What is the best way to design a long computation?


#1

In the context of the development of a finite element code, I have a dictionary that is formed after reading an input data file containing the finite element mesh (that is, nodal coordinates and element connectivity). I am in the process of deciding how I am going to unpack the finite element mesh from the dictionary to perform the long computation. Here, I present two approaches to perform the long computation. The codes look something like these:

Approach 1:

function main1()
	file = "inputdata.txt" 
	data = read_input(file)  # data is a dictionary containing a finite element mesh (nodal coordinates, element connectivity, etc.)
	solve1(data)
end

function solve1(data)
	# some auxiliary inexpensive computations
        someoutputs = do_some_short_computations() 
	
	# long computation that depends on data
	loop_over_elements1(data)     
	
	# additional auxiliary inexpensive computations
	do_some_other_short_computations()          
end 

function loop_over_elements1(data)
	# this is an array of a "struct" type containing the data of an element
	elements = data["elements"] 
	
	# the loop
	@inbounds for e = 1:length(elements)
		element = elements[e]  # the struct containing the information of the current element
		nodes = element.nodes  # this is the nodal connectivity of the current element
		do_some_stuff_with_nodes(nodes)
	end
end

Approach 2:

function main2()
	file = "inputdata.txt" 
	data = read_input(file)  # data is a dictionary containing a finite element mesh (nodal coordinates, element connectivity, etc.)
	solve2(data)
end

function solve2(data)
	# some auxiliary inexpensive computations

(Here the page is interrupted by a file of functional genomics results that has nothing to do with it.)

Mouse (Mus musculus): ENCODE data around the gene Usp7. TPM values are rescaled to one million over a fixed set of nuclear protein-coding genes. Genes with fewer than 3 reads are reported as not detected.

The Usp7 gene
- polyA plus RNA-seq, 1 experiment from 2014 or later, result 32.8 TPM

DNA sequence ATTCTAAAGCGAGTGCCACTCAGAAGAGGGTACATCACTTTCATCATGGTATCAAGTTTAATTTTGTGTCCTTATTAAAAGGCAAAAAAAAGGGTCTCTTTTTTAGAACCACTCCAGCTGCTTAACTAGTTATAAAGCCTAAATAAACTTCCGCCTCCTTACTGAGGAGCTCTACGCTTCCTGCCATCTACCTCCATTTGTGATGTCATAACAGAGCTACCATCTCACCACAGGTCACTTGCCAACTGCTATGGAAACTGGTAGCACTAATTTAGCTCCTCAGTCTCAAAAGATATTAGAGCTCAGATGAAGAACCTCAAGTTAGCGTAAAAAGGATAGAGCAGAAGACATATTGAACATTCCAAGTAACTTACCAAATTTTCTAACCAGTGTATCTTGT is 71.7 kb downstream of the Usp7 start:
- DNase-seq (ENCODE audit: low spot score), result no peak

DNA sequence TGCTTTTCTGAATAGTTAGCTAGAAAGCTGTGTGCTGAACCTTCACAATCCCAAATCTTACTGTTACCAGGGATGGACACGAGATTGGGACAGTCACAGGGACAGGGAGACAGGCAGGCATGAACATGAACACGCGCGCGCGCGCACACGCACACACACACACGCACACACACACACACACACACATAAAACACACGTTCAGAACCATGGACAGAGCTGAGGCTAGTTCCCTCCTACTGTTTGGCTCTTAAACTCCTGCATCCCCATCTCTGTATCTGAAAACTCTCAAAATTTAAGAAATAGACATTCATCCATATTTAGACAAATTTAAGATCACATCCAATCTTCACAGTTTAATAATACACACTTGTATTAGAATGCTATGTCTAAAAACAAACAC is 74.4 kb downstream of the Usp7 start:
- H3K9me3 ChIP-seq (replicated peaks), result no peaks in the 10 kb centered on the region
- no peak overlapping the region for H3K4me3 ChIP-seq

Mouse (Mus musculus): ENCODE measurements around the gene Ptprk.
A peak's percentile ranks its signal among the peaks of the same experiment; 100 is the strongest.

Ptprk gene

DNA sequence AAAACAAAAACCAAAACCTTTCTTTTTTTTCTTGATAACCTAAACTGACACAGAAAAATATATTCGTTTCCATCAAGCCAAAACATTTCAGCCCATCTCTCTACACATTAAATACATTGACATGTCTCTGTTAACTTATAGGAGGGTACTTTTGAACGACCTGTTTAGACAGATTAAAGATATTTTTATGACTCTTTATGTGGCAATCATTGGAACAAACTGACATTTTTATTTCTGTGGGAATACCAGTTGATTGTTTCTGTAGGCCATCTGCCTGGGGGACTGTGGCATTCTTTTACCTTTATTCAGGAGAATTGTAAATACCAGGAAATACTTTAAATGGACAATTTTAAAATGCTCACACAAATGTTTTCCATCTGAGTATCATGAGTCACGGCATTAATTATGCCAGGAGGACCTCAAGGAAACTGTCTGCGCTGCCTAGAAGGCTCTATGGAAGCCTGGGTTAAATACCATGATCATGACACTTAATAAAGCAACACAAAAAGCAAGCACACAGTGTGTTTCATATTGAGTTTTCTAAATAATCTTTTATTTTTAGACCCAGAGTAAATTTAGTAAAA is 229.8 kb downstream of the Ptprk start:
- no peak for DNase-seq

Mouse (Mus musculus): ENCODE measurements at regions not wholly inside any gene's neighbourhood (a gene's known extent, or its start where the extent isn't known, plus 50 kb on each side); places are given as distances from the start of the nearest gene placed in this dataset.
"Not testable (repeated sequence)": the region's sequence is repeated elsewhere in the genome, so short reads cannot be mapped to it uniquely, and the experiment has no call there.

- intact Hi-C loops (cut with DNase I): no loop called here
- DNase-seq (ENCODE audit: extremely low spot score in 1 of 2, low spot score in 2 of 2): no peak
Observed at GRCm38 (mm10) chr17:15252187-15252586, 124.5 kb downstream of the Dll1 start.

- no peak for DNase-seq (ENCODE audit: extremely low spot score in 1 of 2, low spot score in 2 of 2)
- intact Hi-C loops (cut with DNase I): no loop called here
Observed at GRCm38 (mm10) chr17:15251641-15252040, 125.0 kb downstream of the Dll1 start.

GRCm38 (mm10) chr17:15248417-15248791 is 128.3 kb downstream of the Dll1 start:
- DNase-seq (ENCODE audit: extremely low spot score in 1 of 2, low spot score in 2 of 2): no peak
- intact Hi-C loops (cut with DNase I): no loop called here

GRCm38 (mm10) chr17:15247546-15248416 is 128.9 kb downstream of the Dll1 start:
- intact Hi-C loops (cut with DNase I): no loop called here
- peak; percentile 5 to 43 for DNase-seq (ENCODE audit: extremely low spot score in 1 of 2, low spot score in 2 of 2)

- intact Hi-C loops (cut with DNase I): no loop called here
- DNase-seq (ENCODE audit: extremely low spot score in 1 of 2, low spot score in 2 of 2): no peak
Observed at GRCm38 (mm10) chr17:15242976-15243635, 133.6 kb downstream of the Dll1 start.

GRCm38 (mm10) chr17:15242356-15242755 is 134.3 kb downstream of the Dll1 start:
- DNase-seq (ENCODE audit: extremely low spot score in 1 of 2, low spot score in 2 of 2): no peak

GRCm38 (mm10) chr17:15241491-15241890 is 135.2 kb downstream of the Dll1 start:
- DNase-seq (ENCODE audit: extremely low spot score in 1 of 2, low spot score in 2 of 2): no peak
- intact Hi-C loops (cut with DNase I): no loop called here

someoutputs = do_some_short_computations() 
	
	# long computation
	elements = data["elements"]  # this is an array of a "struct" type containing the data of an element
	loop_over_elements2(elements)     
	
	# additional auxiliary inexpensive computations
	do_some_other_short_computations()          
end 

function loop_over_elements2(elements)	
	@inbounds for e = 1:length(elements)
		element = elements[e]  # the struct containing the information of the current element
		nodes = element.nodes  # this is the nodal connectivity of the current element
		do_some_stuff_with_nodes(nodes)
	end
end

What do you think it is a better (in term of performance) approach? to pass the data dictionary inside the “loop_over_elements” function and unpack the elements inside this function (Approach 1) or to unpack the array of elements before entering the “loop_over_elements” function (Approach 2)?


#2

Can you build a toy example of each and then just benchmark it? I usually find it difficult to reason about what will be performant, so this is my approach. That or I make one version that works and then ask people if there’s a better way to do it.

You’re much more likely to get useful responses if you have code that actually runs that people can play with.


#3

@kevbonham I don’t have it yet, sorry. My question is tailored to figure out the best way to do it in Julia so that it can be optimized. The “elements” array can be huge. I am tempted to think that Approach 2 is better, but perhaps there is no difference. I don’t know. I am new to Julia. Anyway, I’ll do what you say of course when I have it, but in the meantime perhaps someone already did it and can share his/her findings.


#4

loop_over_elements2() may be written in a way that will nail down the type of the argument so that the interior of this function is type-stable.
Retrieving something from an untyped dictionary (Any) within your computation routine
will not do that.

FinEtools makes sure that all heavy-lifting routines are type stable.


#5

Thank you @PetrKryslUCSD . Actually, I became interested in Julia when I saw your project for the first time about a month ago. I was browsing your code by then and took some ideas from it. Nice project and very interesting. Now, I had another look at your project and found something that I believe it is similar to what I had in mind. It is given in the function stiffness() in FEMMDeforLinearBaseModule.jl of FinEtools: